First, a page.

Another Two Rejections

On getting short stories rejected from literary magazines.



Submitting stories to literary magazines that respond within a week is a double edged sword. It’s wonderful that I don’t have to sit in suspense for months, but receiving so many rejections in such a short period of time really hurts the writer’s ego. I know, I know. Lit mags accept so few submissions, so I shouldn’t take it personally. But it’s hard not to.

One of the rejections I got was a generic, “Dear contributor…” email, which isn’t a big deal. You get used to those after a while. It was the one I got yesterday that really stung.

I sent them a story involving an old lady who drove her car off the cliff and miraculously survives. The beginning is supposed to be ambiguous with the very end reveals the truth about what really happened. No, I don’t slap the reader in the face with the revelation; I hate to write as if I assume that my audience is stupid by yelling out things they can come to on their own. I also sent it to two friends with English degrees and both of them understood what happened without being told.

This is what the magazine said about it, “Although there’s a fine sense of mystery and intrigue in the story, there’s too much ambiguity that undercuts it, both in the descriptions on the sentence level and contained within the ending.”

Grumble grumble. I don’t even know what ambiguity on the sentence level even means. Does it mean there’s not enough description. Does it need to be longer with more details? What? What? Whattttttt?!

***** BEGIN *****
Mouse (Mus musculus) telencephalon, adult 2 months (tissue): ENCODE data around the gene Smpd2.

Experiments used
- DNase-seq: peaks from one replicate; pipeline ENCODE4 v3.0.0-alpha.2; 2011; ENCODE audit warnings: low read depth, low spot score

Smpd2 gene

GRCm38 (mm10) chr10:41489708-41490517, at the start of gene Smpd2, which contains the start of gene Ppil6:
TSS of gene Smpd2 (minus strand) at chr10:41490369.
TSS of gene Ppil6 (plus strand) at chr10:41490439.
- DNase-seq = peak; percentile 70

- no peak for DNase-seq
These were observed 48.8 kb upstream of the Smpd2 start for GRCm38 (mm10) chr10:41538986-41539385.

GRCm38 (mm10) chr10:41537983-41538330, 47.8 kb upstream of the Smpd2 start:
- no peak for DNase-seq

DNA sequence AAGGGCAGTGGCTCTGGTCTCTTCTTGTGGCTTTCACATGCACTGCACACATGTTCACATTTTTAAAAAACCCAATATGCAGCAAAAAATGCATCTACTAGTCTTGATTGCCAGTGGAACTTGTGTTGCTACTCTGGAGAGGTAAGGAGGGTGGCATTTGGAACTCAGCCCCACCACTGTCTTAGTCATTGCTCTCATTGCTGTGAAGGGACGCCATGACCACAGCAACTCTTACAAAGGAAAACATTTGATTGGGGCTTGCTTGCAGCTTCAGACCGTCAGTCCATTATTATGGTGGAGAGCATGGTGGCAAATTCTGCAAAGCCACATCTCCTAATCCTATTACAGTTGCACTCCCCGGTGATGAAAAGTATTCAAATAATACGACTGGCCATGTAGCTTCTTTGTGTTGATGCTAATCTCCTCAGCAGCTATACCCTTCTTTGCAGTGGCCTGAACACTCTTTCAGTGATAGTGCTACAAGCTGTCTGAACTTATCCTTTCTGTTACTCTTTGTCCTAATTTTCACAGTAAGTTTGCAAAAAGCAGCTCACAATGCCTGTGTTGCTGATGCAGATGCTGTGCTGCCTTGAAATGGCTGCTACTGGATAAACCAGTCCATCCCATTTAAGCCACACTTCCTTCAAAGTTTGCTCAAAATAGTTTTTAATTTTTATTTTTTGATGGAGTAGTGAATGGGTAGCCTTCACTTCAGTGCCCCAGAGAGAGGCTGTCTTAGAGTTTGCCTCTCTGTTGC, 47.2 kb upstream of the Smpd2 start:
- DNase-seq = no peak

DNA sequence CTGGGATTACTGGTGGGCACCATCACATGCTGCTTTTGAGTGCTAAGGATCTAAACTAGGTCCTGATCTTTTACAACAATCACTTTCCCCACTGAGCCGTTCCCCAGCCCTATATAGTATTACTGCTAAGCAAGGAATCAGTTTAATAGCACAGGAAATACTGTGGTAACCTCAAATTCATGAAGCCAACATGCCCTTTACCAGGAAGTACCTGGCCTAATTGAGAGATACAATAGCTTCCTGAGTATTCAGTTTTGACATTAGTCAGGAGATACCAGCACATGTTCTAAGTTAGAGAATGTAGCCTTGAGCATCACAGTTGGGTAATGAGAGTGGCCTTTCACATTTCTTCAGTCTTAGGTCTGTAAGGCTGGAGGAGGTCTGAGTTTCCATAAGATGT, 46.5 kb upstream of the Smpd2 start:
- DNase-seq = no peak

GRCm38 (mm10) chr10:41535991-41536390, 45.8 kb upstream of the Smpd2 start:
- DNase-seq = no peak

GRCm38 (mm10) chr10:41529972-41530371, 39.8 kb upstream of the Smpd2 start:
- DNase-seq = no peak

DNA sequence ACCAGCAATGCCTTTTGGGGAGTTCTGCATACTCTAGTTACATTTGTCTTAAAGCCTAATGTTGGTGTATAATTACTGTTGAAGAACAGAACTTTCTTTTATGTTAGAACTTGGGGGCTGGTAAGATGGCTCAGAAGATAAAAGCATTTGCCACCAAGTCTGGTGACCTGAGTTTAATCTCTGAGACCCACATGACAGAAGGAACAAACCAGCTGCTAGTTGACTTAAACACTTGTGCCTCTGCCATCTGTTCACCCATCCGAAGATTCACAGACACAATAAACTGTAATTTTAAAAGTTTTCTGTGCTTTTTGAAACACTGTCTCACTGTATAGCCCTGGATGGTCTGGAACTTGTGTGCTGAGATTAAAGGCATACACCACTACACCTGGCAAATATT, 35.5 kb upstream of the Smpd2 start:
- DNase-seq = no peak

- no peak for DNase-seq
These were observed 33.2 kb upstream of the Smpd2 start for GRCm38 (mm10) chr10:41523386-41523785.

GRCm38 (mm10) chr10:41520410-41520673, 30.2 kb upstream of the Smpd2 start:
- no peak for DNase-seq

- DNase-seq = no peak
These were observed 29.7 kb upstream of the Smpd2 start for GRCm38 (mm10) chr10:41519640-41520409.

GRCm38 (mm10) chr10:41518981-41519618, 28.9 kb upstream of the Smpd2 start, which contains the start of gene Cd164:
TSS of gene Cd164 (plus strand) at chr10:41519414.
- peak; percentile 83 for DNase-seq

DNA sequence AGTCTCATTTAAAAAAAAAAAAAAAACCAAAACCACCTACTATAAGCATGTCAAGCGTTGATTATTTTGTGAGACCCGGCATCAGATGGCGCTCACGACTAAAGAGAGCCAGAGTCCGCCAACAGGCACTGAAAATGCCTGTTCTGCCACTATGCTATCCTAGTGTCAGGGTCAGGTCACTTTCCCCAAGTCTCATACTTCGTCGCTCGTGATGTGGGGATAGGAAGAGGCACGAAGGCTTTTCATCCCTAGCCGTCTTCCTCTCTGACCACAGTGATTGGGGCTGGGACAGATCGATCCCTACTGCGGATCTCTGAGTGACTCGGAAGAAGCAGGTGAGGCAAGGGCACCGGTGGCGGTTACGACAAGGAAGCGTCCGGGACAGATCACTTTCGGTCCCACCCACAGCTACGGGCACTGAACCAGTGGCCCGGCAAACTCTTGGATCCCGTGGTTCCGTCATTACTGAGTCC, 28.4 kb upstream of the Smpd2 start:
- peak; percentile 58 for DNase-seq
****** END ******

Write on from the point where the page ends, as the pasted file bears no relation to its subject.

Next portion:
Plus the ending was clear to both friends who read it–but was my mistake in giving it to people studying literature and not non-literary people?

I just don’t understand.

I suppose the real reason I am so irked by this rejection email is not that it’s a rejection, but because I want to improve my story and submit it again elsewhere, but with the limited critiques from this magazine, I don’t know how. I’m grateful that they took the time to read it and send back their thoughts, but they’re not particularly helpful. The ambiguity is an important part of the story, and I don’t want to bluntly state what actually happened. I believe that will ruin it.

Perhaps I will leave more clues for the reader and let them learn more about my protagonist. Or perhaps I will drink a bottle of wine, forget this rejection letter that is ambiguous down at the sentence level, and send my story off to a different magazine. Sounds good to me.

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